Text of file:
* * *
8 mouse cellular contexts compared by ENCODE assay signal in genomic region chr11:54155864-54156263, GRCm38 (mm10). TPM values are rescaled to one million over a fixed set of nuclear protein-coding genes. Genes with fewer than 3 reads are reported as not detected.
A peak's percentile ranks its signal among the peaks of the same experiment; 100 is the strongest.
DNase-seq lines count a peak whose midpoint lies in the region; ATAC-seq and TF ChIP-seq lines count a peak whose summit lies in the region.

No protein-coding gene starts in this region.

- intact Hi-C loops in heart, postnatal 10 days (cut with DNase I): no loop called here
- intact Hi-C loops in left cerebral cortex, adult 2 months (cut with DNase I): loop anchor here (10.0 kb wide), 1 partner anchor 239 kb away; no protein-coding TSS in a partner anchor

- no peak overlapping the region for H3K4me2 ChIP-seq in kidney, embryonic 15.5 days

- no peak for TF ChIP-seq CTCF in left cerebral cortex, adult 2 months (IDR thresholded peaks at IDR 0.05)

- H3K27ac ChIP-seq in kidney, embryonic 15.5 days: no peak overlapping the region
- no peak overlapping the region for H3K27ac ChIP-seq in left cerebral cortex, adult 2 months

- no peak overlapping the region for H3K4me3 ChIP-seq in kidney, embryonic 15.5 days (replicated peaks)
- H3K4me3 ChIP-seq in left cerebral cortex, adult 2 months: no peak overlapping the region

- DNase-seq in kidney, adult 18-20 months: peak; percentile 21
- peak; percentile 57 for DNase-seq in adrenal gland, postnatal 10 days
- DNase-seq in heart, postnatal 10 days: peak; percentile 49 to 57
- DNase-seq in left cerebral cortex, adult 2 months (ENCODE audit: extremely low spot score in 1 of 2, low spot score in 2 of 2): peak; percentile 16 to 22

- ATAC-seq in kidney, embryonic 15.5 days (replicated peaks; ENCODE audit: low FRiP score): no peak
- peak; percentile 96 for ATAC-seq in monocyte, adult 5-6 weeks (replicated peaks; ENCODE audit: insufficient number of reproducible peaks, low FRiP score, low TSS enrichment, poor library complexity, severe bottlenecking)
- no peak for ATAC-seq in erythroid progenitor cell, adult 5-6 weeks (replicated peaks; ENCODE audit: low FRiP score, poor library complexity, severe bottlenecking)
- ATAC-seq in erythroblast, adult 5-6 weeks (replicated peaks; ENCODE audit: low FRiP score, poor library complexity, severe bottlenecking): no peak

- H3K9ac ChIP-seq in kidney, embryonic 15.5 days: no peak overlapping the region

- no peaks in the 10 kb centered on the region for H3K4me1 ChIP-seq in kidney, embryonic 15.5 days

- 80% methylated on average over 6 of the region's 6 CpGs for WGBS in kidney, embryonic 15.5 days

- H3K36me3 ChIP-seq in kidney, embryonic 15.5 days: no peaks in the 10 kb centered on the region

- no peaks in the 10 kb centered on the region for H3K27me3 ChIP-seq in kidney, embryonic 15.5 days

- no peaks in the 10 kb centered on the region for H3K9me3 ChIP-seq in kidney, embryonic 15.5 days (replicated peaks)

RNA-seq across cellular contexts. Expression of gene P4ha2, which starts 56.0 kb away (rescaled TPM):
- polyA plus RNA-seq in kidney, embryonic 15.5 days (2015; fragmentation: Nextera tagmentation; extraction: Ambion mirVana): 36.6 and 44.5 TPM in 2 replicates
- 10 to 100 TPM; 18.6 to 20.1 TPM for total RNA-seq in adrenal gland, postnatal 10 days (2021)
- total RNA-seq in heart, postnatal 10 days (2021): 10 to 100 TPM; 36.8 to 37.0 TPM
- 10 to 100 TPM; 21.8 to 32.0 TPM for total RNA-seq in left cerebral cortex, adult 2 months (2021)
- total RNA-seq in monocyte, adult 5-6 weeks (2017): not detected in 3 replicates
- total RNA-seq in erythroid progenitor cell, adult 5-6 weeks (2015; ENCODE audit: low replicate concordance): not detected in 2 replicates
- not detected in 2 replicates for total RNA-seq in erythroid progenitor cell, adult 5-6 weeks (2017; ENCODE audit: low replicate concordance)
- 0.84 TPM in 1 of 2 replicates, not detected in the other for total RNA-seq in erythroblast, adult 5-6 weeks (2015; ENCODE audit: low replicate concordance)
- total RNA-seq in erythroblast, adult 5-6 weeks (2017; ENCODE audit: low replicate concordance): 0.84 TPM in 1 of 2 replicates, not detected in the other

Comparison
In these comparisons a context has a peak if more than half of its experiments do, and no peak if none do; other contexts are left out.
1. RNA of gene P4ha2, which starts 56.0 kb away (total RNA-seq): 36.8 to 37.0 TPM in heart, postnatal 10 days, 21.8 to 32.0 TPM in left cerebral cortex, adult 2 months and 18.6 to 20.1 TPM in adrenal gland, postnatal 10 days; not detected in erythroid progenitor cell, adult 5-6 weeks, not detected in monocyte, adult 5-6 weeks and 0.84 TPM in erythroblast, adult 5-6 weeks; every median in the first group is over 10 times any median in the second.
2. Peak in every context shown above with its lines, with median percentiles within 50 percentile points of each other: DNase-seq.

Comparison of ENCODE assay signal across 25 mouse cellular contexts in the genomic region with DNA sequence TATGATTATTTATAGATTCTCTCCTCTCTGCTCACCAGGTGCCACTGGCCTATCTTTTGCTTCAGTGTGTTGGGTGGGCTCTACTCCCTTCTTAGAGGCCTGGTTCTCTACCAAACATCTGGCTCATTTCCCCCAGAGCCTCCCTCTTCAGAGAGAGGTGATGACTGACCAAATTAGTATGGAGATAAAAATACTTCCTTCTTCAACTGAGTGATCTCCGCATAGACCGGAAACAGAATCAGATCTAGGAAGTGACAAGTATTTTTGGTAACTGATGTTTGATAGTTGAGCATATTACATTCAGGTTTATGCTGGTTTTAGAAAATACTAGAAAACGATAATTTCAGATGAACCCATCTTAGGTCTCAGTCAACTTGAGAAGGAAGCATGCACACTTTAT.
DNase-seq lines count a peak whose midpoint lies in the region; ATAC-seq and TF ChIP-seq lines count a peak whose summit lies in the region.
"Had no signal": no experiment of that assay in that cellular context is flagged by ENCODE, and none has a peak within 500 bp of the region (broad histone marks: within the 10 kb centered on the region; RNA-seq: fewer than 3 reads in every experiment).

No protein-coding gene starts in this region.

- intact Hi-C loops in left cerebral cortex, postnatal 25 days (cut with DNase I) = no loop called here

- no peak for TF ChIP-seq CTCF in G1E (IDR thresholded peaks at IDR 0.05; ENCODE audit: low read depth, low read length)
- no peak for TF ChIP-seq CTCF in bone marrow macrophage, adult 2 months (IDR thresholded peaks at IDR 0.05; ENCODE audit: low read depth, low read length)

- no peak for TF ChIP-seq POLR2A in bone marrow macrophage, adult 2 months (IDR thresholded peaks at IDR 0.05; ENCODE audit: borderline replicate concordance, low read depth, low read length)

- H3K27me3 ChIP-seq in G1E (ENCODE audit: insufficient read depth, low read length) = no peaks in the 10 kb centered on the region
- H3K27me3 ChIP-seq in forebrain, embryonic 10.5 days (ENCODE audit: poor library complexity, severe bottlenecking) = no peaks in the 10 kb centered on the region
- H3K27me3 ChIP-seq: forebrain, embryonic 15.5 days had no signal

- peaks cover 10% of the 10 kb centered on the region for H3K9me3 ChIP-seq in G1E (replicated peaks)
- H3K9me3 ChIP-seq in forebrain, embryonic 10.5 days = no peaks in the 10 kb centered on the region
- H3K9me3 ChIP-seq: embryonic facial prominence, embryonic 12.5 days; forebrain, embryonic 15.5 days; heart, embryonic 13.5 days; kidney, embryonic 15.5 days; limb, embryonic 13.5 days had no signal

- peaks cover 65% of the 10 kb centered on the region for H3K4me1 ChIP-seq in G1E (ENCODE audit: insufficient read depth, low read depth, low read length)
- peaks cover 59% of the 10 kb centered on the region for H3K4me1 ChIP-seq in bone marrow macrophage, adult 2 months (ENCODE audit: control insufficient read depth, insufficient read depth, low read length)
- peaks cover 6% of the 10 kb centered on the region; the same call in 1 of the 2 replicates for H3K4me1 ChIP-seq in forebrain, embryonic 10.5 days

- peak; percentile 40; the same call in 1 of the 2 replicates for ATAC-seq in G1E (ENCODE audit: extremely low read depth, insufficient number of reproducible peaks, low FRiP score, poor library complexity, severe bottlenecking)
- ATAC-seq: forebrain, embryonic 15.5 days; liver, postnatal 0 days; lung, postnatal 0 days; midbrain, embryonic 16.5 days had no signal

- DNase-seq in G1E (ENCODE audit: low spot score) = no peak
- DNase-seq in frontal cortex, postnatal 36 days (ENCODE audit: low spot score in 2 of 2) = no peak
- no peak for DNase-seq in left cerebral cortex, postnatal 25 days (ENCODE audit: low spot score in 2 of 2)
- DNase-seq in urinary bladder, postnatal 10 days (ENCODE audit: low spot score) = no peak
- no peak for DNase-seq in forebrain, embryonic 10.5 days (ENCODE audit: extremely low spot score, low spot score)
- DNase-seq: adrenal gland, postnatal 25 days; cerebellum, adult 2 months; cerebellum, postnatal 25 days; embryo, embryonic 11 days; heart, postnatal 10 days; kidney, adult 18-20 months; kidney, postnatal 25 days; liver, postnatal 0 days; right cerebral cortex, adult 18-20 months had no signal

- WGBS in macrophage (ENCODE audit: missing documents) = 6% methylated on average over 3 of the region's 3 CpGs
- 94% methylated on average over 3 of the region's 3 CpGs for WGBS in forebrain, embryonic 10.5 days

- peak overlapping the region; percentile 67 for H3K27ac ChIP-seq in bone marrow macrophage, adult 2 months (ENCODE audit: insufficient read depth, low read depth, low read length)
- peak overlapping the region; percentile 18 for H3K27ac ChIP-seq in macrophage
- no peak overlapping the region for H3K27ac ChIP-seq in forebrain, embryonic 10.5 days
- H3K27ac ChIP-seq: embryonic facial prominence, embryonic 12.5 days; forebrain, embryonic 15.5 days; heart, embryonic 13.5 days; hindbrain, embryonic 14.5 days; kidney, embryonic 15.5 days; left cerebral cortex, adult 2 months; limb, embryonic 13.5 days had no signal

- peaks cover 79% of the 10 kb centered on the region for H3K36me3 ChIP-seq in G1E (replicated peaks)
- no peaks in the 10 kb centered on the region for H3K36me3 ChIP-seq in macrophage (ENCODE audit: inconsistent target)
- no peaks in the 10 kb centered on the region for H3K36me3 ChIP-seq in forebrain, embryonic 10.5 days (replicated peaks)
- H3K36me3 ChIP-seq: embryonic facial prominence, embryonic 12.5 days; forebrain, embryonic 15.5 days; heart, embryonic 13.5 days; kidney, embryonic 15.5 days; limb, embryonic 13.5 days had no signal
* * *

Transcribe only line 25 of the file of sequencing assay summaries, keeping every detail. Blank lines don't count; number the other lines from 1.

- no peaks in the 10 kb centered on the region for H3K27me3 ChIP-seq in kidney, embryonic 15.5 days